Lichen sclerosus

This is a chronic scarring inflammatory disease that frequently affects the ano-genital skin. Patients may be asymptomatic or report itch, dyspareunia, and poor urinary stream. Genital skin may have atrophic scarring with a “cigarette paper” appearance, which can extend to the perianal area with a classic “figure of eight” distribution39 (fig 3). Severe lichen sclerosus can result in loss of architecture with clitoral resorption, fissuring, and erosions. Involvement of the vagina excludes lichen sclerosus.3 Left untreated, patients may develop scarring and possible malignant change to squamous cell carcinoma.39

What features in the history and examination should I focus on?

Some women may not be comfortable talking about their genital problems or sexual history. Assure them that all information gathered during the consultation is confidential and will be important to diagnose and manage their symptoms. Table 2 lists key points to cover in history.

Table 2

Key points in history taking10

View this table:

Opportunistic sexual health screening can help, such as when the patient attends for a pill check, smear, or breast examination. You might say, “Just so you know, I ask these questions to all my adult patients, regardless of age, gender, and marital status. These questions relate to your sexual health and genital skin. Do you have any questions before we start?” This can open the door for more specific questions related to genital symptoms such as pruritus, dyspareunia, and other problems such as sexual dysfunction.


Examine the skin all over the body to look for coexisting inflammatory rashes—eg, psoriasis or dermatitis.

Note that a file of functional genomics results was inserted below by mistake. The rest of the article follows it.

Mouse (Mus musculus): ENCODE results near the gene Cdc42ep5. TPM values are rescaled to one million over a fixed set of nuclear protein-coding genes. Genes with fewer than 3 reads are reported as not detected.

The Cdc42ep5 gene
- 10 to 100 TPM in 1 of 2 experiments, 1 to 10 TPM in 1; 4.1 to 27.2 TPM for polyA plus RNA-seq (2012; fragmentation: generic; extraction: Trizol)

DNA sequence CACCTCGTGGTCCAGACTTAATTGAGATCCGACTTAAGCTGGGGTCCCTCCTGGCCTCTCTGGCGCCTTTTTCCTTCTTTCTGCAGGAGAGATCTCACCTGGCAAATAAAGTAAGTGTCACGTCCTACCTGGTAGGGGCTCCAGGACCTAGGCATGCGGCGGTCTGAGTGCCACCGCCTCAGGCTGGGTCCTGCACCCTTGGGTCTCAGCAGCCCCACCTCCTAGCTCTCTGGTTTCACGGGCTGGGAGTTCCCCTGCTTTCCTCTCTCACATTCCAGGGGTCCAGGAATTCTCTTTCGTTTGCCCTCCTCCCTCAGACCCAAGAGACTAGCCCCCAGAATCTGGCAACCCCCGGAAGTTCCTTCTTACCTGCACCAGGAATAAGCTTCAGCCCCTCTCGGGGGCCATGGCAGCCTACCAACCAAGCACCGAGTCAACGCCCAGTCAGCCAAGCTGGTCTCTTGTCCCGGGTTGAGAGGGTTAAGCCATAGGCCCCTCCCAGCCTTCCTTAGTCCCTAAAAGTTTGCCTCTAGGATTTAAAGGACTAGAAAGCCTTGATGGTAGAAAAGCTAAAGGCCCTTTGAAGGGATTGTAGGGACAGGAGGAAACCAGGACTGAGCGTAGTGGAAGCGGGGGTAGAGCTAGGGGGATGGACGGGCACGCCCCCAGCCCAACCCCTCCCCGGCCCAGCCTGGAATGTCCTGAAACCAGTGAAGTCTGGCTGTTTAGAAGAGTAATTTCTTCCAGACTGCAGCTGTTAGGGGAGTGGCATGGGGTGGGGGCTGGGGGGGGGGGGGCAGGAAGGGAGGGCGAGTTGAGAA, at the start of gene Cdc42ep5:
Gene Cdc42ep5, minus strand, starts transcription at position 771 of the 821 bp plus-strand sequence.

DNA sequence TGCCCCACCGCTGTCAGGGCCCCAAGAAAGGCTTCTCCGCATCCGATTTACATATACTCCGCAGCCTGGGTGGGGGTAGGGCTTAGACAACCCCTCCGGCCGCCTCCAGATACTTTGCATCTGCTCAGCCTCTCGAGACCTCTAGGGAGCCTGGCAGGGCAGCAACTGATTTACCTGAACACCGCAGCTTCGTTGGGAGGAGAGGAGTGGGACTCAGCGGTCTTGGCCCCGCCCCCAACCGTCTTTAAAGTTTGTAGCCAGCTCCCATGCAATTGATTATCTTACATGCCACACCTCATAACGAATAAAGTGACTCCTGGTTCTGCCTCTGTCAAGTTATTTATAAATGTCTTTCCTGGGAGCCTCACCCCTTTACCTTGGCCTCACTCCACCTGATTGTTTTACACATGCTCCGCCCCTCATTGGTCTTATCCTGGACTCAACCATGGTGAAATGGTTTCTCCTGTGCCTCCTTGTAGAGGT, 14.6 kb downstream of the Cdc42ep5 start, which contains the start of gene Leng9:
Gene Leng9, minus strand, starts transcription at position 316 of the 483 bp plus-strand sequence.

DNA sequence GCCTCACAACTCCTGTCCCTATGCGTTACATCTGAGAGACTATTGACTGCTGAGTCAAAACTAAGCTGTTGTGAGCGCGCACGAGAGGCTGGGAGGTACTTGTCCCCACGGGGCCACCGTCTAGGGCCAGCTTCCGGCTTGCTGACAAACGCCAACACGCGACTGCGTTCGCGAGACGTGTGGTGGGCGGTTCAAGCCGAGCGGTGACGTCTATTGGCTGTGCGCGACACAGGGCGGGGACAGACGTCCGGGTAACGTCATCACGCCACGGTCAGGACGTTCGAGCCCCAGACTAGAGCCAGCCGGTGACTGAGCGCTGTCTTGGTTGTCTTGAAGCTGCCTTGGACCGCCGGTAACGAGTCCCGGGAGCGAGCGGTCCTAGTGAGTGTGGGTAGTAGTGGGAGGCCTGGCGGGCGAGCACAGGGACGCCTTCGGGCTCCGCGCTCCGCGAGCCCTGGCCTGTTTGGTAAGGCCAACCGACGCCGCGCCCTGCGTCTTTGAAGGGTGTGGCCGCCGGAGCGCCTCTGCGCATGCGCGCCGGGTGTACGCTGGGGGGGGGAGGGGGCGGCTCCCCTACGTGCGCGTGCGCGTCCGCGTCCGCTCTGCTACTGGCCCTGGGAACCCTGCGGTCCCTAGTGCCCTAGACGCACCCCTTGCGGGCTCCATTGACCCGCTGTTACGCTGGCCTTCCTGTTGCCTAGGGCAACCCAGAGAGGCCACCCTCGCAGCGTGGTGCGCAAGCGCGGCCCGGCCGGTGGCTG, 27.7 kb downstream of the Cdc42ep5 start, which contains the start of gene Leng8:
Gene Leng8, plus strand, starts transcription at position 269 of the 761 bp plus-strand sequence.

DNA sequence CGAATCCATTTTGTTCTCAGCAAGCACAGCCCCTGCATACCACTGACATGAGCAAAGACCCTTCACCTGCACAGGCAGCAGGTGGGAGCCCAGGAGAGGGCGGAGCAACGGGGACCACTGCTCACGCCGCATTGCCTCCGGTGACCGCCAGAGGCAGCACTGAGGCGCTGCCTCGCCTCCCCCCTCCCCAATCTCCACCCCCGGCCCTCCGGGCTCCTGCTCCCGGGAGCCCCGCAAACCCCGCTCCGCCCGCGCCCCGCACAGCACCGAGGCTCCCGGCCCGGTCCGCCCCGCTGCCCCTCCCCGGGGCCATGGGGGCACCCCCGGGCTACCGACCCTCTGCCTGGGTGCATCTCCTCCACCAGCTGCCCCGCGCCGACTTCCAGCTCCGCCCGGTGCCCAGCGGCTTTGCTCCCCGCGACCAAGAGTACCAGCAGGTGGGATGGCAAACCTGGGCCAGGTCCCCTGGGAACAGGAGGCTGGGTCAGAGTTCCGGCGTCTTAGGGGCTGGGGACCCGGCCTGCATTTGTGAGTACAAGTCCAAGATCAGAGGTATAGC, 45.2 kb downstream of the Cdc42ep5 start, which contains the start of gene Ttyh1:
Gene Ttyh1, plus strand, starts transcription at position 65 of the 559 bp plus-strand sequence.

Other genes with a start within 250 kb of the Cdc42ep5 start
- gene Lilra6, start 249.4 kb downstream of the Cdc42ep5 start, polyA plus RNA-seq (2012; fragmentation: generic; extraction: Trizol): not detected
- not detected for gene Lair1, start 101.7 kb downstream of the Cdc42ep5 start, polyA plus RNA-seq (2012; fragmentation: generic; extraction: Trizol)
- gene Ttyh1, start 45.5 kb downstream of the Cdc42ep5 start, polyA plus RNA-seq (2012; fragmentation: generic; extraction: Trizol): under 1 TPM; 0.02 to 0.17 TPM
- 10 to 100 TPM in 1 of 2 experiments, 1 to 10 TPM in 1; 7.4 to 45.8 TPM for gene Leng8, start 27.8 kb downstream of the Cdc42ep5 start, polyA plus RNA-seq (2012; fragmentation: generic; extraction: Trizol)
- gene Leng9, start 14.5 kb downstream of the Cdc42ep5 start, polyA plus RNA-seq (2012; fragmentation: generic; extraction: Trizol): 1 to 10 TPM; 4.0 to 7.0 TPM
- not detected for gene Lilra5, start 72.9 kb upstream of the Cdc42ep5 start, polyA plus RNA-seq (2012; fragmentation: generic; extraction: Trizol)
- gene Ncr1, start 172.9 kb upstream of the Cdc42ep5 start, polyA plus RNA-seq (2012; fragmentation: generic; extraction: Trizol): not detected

Ask the patient if they would agree to a genital and speculum examination. Offer a chaperone. Inspect the genital region, vulvar skin, and vestibular tissue. Figure 4 shows the female genital anatomy.

Fig 4
Fig 4

Normal female anatomy, courtesy of Encyclopaedia Britannica, Inc, copyright 2009

  • Architectural changes—eg, loss of clitoral hood and erosions may suggest lichen sclerosus.

  • Atrophic plaques with vaginal involvement suggests lichen planus.

  • Erythema, scales, plaques, or excoriation marks suggest contact dermatitis.

  • Thickened skin changes (lichenification) along the mons and labia majora may suggest vulval dermatitis or lichen simplex chronicus

  • Erythematous shiny plaques along skin folds is more likely psoriasis.11

Use a speculum to visualise the vagina and cervix. A discharge may indicate infection. Vaginal erosions with patchy erythematous friable skin is suggestive of erosive lichen planus. Lesions on the cervix or vagina require further assessment to rule out neoplasia.3711

What investigations to consider?

Diagnosis is largely clinical, and there may be no further investigations needed.

Skin swabs are useful in patients with vaginal discharge to identify infection. Biochemical tests may be relevant in patients with suspected lichen sclerosus and rarely lichen planus because of associated autoimmune diseases (eg, thyroid disease, diabetes).3 Patch testing is useful if allergic contact dermatitis is suspected and symptoms are not settling after adequate treatment.12

How is it treated?

General advice

Advise measures to maintain genital hygiene and to avoid scratching as this can worsen the rash. Tight fitting garments may irritate the area, so suggest that the patient avoid these. Cotton undergarments are preferred. Explain possible triggers and suggest avoiding use of irritants such as spermicidal lubricated condoms, soap, shampoo, and bubble baths. Simple emollients can be used as a soap substitute and moisturiser.

Advise good skin care during menses. Cotton pads, tampons, and liners may be preferred. Advise patients to change these frequently to avoid irritating the genital skin. Urinating and rinsing the vulva with cool water after intercourse can help prevent infection.